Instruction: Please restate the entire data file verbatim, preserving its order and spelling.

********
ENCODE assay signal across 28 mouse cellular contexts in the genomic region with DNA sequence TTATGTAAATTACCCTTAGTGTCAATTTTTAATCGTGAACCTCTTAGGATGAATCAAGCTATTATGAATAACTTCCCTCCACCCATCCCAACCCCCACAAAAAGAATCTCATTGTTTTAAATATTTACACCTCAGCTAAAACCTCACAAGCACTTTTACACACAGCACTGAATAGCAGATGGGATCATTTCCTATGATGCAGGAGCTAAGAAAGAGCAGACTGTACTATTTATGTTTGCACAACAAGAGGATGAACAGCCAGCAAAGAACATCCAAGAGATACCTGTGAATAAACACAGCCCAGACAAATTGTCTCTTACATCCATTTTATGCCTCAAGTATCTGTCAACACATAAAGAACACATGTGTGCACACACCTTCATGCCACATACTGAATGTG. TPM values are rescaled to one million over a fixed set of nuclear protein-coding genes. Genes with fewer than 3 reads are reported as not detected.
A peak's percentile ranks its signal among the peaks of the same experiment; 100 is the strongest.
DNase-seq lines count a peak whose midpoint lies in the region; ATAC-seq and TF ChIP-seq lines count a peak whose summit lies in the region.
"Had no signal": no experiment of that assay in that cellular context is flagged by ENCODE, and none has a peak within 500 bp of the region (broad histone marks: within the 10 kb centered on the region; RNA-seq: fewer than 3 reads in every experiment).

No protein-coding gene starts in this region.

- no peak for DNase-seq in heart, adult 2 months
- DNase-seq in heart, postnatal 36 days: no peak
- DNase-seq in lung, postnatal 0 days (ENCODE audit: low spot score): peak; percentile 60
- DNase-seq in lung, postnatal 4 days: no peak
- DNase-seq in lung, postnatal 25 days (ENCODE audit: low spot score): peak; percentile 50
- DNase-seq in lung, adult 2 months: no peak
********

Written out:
ENCODE assay signal across 28 mouse cellular contexts in the genomic region with DNA sequence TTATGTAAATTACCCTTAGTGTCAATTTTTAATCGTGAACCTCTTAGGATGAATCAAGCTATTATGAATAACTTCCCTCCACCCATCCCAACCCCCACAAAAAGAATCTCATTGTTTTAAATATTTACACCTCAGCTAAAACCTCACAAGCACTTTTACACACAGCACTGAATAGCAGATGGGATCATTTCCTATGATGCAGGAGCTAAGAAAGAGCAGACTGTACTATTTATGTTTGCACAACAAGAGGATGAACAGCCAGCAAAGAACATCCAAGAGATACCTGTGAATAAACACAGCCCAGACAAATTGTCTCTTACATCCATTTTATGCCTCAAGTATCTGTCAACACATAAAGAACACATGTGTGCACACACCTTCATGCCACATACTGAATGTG. TPM values are rescaled to one million over a fixed set of nuclear protein-coding genes. Genes with fewer than 3 reads are reported as not detected.
A peak's percentile ranks its signal among the peaks of the same experiment; 100 is the strongest.
DNase-seq lines count a peak whose midpoint lies in the region; ATAC-seq and TF ChIP-seq lines count a peak whose summit lies in the region.
"Had no signal": no experiment of that assay in that cellular context is flagged by ENCODE, and none has a peak within 500 bp of the region (broad histone marks: within the 10 kb centered on the region; RNA-seq: fewer than 3 reads in every experiment).

No protein-coding gene starts in this region.

- no peak for DNase-seq in heart, adult 2 months
- DNase-seq in heart, postnatal 36 days: no peak
- DNase-seq in lung, postnatal 0 days (ENCODE audit: low spot score): peak; percentile 60
- DNase-seq in lung, postnatal 4 days: no peak
- DNase-seq in lung, postnatal 25 days (ENCODE audit: low spot score): peak; percentile 50
- DNase-seq in lung, adult 2 months: no peak